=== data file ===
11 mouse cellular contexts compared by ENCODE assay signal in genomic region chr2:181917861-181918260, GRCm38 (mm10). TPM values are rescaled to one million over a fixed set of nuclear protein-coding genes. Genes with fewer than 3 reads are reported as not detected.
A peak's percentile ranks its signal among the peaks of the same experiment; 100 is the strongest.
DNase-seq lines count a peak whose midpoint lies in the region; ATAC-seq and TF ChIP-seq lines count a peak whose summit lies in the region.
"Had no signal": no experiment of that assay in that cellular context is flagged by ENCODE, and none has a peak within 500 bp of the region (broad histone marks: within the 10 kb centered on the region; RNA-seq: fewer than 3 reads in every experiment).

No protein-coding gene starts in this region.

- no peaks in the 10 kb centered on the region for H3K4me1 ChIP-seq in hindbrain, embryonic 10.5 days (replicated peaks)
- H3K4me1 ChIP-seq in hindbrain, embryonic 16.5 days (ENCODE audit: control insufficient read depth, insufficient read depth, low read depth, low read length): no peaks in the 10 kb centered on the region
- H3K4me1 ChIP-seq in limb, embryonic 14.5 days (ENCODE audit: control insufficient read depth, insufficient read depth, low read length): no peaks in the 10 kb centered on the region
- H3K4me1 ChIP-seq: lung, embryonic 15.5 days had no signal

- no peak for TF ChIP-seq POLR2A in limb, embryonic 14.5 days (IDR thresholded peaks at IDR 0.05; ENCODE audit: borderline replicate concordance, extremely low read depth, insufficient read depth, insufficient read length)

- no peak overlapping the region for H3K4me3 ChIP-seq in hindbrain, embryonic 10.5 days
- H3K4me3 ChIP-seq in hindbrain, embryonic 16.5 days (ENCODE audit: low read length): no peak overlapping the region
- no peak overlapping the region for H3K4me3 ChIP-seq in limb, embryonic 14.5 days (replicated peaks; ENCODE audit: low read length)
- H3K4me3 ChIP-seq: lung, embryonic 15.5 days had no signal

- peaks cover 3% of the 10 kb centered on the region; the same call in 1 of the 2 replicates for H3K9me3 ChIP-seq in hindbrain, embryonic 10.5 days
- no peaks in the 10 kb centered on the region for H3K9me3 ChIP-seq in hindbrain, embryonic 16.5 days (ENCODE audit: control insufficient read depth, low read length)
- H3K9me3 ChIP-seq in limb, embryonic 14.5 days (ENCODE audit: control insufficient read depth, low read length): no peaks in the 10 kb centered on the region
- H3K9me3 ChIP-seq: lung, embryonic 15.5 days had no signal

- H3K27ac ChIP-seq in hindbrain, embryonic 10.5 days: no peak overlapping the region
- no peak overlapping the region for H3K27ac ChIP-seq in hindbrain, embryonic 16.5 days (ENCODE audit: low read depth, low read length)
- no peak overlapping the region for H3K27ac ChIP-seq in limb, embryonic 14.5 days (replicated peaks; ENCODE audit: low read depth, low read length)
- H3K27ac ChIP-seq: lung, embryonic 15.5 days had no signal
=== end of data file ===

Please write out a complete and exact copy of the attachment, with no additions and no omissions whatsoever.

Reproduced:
11 mouse cellular contexts compared by ENCODE assay signal in genomic region chr2:181917861-181918260, GRCm38 (mm10). TPM values are rescaled to one million over a fixed set of nuclear protein-coding genes. Genes with fewer than 3 reads are reported as not detected.
A peak's percentile ranks its signal among the peaks of the same experiment; 100 is the strongest.
DNase-seq lines count a peak whose midpoint lies in the region; ATAC-seq and TF ChIP-seq lines count a peak whose summit lies in the region.
"Had no signal": no experiment of that assay in that cellular context is flagged by ENCODE, and none has a peak within 500 bp of the region (broad histone marks: within the 10 kb centered on the region; RNA-seq: fewer than 3 reads in every experiment).

No protein-coding gene starts in this region.

- no peaks in the 10 kb centered on the region for H3K4me1 ChIP-seq in hindbrain, embryonic 10.5 days (replicated peaks)
- H3K4me1 ChIP-seq in hindbrain, embryonic 16.5 days (ENCODE audit: control insufficient read depth, insufficient read depth, low read depth, low read length): no peaks in the 10 kb centered on the region
- H3K4me1 ChIP-seq in limb, embryonic 14.5 days (ENCODE audit: control insufficient read depth, insufficient read depth, low read length): no peaks in the 10 kb centered on the region
- H3K4me1 ChIP-seq: lung, embryonic 15.5 days had no signal

- no peak for TF ChIP-seq POLR2A in limb, embryonic 14.5 days (IDR thresholded peaks at IDR 0.05; ENCODE audit: borderline replicate concordance, extremely low read depth, insufficient read depth, insufficient read length)

- no peak overlapping the region for H3K4me3 ChIP-seq in hindbrain, embryonic 10.5 days
- H3K4me3 ChIP-seq in hindbrain, embryonic 16.5 days (ENCODE audit: low read length): no peak overlapping the region
- no peak overlapping the region for H3K4me3 ChIP-seq in limb, embryonic 14.5 days (replicated peaks; ENCODE audit: low read length)
- H3K4me3 ChIP-seq: lung, embryonic 15.5 days had no signal

- peaks cover 3% of the 10 kb centered on the region; the same call in 1 of the 2 replicates for H3K9me3 ChIP-seq in hindbrain, embryonic 10.5 days
- no peaks in the 10 kb centered on the region for H3K9me3 ChIP-seq in hindbrain, embryonic 16.5 days (ENCODE audit: control insufficient read depth, low read length)
- H3K9me3 ChIP-seq in limb, embryonic 14.5 days (ENCODE audit: control insufficient read depth, low read length): no peaks in the 10 kb centered on the region
- H3K9me3 ChIP-seq: lung, embryonic 15.5 days had no signal

- H3K27ac ChIP-seq in hindbrain, embryonic 10.5 days: no peak overlapping the region
- no peak overlapping the region for H3K27ac ChIP-seq in hindbrain, embryonic 16.5 days (ENCODE audit: low read depth, low read length)
- no peak overlapping the region for H3K27ac ChIP-seq in limb, embryonic 14.5 days (replicated peaks; ENCODE audit: low read depth, low read length)
- H3K27ac ChIP-seq: lung, embryonic 15.5 days had no signal